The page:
For several weeks before Christmas my wife kept complaining that she had broken the handle of her toilet, and every time she wanted to flush it she had to reach down through the water in the tank and pull the chain that releases the water into the bowl.
I kept telling her I would call the plumber, but I kept putting it off because I couldn't find time.
"Maybe you could fix it yourself," she suggested.
This was heresy. It is my philosophy, and she knows it, that household repairs are best left to the experts. In the end, it will cost you more money and more grief if you try to do it yourself.
But she kept after me and finally I thought, what the heck, maybe I could fix it myself. I took a look at it. What had broken was the long plastic lever that is raised when you turn the handle, thus raising the chain attached to its end and in turn raising the rubber ball that closes the valve to the bowl.
Simple enough. It was something I understood. I knew you could buy such parts at hardware stores. Cost a dollar or two. I decided to fix it myself.
I went to the hardware store and bought a new handle with a brass lever attached. No plastic for me this time. The package also had a nut to lock it in. It said all you needed was a monkey wrench and a pair of pliers. It was $3.99.
I took it home, removed the old handle, slipped the lever through the hole in the tank, screwed the nut on, attached the chain to the end of the lever and flushed the toilet. Worked fine.
Except that the rubber ball that is supposed to close the valve wouldn't fall. The water kept rushing out and the tank wouldn't refill.
I called our plumber, Pat Connors. They have been doing our plumbing ever since my wife retired from it. I talked to a man named Jim.
"What's the trouble?" he asked.
I told him. We had some difficulty with terminology. I described the rubber ball that wouldn't drop.
'You mean the flapper ," he said. "That's a flapper, not a ball."
"OK," I said, "the flapper doesn't drop."
"Well, it ought to," he said.
"I know that," I said, "but it doesn't."
He told me what to do, step by step. I was reminded of that scene in "Airplane!" where Robert Stack, in airport flight control, is telling the stewardess how to bring in the stricken airliner, step by step.
He stayed on the phone while I followed his procedures. The flapper wouldn't drop. I came back and told him. He said maybe the new lever was raising the flapper too high. I should try bending it down. "But don't crack the tank," he cautioned.
I tried bending the lever down, without first taking it out of the tank. The tank cracked. I went back to the phone.
"I cracked the tank," I said."
"You didn't!" he exclaimed.
"What do I do now?" I asked, already sensing that it was going to be expensive.
"What kind of a fixture is it?" he asked.
I told him I'd look. I couldn't find any name.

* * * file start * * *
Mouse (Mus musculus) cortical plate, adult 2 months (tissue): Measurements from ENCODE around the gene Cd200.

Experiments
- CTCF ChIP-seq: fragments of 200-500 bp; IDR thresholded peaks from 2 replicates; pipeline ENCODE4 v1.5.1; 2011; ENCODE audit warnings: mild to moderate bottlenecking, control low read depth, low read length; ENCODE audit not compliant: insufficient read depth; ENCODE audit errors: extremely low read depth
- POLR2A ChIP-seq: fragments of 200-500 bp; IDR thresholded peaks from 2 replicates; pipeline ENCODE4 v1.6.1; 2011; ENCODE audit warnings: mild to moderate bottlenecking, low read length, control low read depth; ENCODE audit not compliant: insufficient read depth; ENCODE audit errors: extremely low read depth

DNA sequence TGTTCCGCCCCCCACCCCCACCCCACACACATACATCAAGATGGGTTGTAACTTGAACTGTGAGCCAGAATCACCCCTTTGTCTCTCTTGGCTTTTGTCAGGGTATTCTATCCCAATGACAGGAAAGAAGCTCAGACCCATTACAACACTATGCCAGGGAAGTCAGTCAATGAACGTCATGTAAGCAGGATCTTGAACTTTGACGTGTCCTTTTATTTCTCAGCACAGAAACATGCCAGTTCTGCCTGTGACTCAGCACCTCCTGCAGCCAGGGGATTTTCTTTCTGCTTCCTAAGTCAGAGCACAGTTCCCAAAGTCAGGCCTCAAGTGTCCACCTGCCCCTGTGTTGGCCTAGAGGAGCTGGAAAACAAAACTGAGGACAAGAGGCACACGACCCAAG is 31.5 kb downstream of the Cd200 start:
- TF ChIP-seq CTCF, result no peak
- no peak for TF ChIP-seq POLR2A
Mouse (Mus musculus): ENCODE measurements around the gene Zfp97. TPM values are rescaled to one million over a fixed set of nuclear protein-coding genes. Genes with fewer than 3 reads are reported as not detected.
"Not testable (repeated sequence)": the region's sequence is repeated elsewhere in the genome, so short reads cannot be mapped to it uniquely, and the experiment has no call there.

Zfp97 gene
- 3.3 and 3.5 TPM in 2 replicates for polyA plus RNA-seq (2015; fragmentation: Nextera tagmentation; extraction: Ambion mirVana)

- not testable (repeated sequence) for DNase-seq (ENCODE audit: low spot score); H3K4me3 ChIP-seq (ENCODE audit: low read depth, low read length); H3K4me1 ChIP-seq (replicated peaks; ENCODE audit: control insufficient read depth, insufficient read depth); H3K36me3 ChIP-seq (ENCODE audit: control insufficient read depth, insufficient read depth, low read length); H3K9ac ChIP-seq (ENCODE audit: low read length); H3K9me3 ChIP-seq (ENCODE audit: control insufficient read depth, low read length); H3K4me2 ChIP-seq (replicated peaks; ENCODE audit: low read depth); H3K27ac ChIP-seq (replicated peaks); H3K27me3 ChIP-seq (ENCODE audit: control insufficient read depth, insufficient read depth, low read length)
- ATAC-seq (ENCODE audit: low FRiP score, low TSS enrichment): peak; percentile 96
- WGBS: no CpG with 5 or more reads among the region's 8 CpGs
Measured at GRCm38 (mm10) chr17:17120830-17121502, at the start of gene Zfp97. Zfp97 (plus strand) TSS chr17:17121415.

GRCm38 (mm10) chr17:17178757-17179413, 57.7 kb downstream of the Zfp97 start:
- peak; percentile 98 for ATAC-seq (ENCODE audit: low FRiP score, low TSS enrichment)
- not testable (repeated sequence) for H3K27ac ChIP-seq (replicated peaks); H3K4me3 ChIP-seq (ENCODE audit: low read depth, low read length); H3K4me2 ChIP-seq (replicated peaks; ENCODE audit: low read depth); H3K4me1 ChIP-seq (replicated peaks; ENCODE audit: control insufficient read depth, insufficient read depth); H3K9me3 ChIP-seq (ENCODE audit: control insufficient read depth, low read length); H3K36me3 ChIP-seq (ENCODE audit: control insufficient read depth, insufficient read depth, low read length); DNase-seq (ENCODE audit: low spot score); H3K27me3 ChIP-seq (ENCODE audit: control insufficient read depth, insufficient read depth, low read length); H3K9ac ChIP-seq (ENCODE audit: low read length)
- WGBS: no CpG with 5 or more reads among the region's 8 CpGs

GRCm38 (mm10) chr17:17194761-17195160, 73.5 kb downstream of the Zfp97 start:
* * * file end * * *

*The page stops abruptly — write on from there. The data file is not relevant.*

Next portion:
"There has to be a name," he said. "Every manufacturer has to put his label on every fixture. Look on the bowl just back of the seat."
I looked. There was no label. He told me to took inside the tank lid. I looked. No label.
I remembered that when we had added my wife's bathroom there was a strike in the bathroom fixture industry, and we had had to bootleg the toilet from Mexico.
Jim said, "Well, I guess you'll have to come into the shop and pick out a new fixture."
"You can't put a new tank on the old bowl?" I said.
"No way. That would be like trying to put a Volkswagen engine in a Cadillac."
I drove over to the shop. Jim was there. He showed me two fixtures. One was a European style with a tank that narrowed toward the bottom, like a wasp waist. It was $155. The other was a one-piece style with a low tank. It was $400.
"This one is silent," Jim said, "and it will never overflow. See, the tank is as low as the bowl. Water seeks its own level. So it can't overflow."
I couldn't remember that my wife's toilet had ever overflowed, but it was a point.
He let me use his telephone to consult with my wife. I told her I had broken her tank and described the two new fixtures to her and asked her which one she wanted.
She couldn't make up her mind. At first she thought the less noisy number couldn't be worth $250 more. Then she said just a minute, and evidently she explained her dilemma to one of her fellow workers. It turned out this person had one of the silent models and thought it was wonderful.
"I don't know," my wife said finally. "Why don't you decide?"
Of course her fellow worker had already decided for her.
I told Jim, "I guess we'll take the $400 model."
He said they'd be over to install it that afternoon.
Including installation, the bill was $516.72. Plus, of course, the $3.99.
Jim was sympathetic.
"Don't worry," I told him. "It's her Christmas present."